GNSE 31285 Toni Morrison, Beloved and A Mercy
Instructor:
SJ Zhang
“How lovely it is, this thing we have done - together."
Beginning with Morrison’s 1993 Nobel Prize Lecture, this class will read (for many reread) two of Toni Morrison’s novels that pose the house and household as a “site of memory” in which to dramatize gendered histories of race in North America. Our class will annotate together Beloved and A Mercy with the essays, films, poetry of various scholars, in addition to some of Morrison’s literary critical and historical writings. Our in-depth reading of these two works will provide a foundation for engaging in ongoing debates about race and writing in literary studies, black feminists critiques of the classroom, and histories of race-based slavery in North America. If, as Morrison contends, “language” teaches us “how to see without pictures” and that “language alone protects us from the scariness of things with no names,” we will aim to hold language close as we consider “what moves at the margin. What it is to have no home in this place. To be set adrift from the one you knew. What it is to live at the edge of towns that cannot bear your company.”

GNSE 33501 Gender, Sex and Empire
Instructor:
Darcy Heuring
This course examines the complex and contested relationships between gender, sex, sexuality, social organization and power in histories of (primarily British) imperialism and colonialism from the early conquests in the New World through the twentieth century. Employing insights from gender history, postcolonial studies and feminist theory, we look at a broad range of historical case studies to explore themes such as the intersectionality of race, class and gender; the instability of gender ideologies; how power was articulated through the categories of gender and sexuality; the politics of intimacy; and the regulation and ‘improvement’ of colonial bodies. Our goal is to better understand the ways that gender, sex, sexuality and Western imperialism were co-constitutive in distinctive colonial contexts, and the ways that techniques of power were borrowed, adapted and homogenized across the Western imperial world in response to changing political and economic imperatives.

GNSE 33702 Sexual Health: Identity, Behavior, and Outcomes
Instructor:
David Moskowitz
Sexual health is a growing component of public health outreach. The goal of this course is to provide students with a foundational understanding of sexual health from a public health perspective. Through participation in this course, students will increase their knowledge about the history of sexual health promotion in the public health sphere. They will delve into sexual and gender identity construction and explore identity-behavioral expressions. They will critically examine and discuss common sexual health issues addressed by public health practitioners, their epidemiology, and their underlying social determinants; a global health lens will be applied to such examinations. Additionally, recognition of the key methodological considerations in the measurement of sexual behavior and sexual health outcomes will be elucidated (including strengths and limitations of various methodological approaches -quantitative, qualitative, clinical, and biomedical). By the completion of the course, students should be able to demonstrate knowledge and application of key theoretical foundations of sexual health promotion and sexual health behavior change and be able to promote sexual health messages through marketing and dissemination. From a policy perspective, student can expect an increased knowledge about issues related to social and legislative policy analyses, their applications, and implications.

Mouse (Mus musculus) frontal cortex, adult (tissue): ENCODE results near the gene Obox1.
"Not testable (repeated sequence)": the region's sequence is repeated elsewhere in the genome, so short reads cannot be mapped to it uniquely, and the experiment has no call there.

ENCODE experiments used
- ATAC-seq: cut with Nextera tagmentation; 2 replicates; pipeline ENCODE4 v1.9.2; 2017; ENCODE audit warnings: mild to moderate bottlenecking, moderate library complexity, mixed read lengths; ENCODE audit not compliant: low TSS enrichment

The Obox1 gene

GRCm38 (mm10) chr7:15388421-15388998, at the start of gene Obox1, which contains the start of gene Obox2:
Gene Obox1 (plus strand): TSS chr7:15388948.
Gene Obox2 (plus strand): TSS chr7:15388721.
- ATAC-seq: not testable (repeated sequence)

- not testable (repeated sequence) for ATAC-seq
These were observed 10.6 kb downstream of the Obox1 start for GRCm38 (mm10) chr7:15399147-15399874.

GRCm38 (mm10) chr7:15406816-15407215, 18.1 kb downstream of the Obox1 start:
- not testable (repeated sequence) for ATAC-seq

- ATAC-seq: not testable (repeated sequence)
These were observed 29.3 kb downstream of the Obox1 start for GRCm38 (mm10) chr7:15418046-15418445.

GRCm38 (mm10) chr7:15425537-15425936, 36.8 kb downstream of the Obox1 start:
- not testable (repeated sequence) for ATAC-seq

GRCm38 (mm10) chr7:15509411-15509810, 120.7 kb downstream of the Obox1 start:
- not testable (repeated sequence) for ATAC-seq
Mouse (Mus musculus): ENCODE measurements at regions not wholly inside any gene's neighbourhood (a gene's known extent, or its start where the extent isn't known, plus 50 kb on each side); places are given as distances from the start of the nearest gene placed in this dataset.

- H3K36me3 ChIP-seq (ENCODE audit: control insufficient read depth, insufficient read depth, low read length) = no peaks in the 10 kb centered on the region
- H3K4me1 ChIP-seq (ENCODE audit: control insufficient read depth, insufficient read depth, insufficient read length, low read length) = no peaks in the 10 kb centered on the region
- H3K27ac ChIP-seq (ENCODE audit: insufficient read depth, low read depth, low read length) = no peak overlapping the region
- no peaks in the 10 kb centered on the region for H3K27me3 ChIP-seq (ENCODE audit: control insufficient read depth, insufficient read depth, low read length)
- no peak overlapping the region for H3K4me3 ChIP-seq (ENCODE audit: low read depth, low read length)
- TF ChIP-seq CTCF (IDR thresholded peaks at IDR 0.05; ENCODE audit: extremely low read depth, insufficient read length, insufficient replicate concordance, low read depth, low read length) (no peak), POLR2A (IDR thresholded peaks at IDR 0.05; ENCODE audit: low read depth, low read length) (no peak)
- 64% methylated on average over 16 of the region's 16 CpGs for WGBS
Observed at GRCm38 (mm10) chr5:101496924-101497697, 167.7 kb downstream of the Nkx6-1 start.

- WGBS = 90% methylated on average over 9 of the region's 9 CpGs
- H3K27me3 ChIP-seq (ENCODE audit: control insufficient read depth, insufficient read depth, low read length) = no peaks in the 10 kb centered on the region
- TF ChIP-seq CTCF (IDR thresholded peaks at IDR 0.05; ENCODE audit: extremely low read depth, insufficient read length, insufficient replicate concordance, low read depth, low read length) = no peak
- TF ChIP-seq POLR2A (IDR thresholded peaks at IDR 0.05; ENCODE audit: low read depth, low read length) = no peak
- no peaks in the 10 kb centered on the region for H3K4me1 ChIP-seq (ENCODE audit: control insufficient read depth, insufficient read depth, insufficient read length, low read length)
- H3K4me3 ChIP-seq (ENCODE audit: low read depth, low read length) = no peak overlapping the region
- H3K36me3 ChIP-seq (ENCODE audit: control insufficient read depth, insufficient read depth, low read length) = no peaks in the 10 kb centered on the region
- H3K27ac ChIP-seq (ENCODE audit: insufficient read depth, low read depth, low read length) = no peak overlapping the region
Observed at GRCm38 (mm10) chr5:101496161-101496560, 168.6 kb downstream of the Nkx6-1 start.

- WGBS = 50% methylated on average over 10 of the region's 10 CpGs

GNSE 35700 Sex, Gender, and Sexuality in the Middle Ages
Instructor:
Mark Miller
The field of gender and sexuality in medieval Western Europe is both familiar and exotic. Medieval poetry is fascinated by the paradoxical inner workings of desire, and poetic, theological, and philosophical texts develop sophisticated terms for analyzing it. Feminine agency is at once essential to figurations of sexual difference and a scandal to them. Ethical self-realization gets associated both with abstinence and with orgasmic rapture. This course will examine these and other topics in medieval gender and sexuality through reading a range of materials including poetry, theology, gynecological treatises, hagiography, and mystical writing.

GNSE 36240 Black Experimentation in Dance
Instructor:
Tara Aisha Willis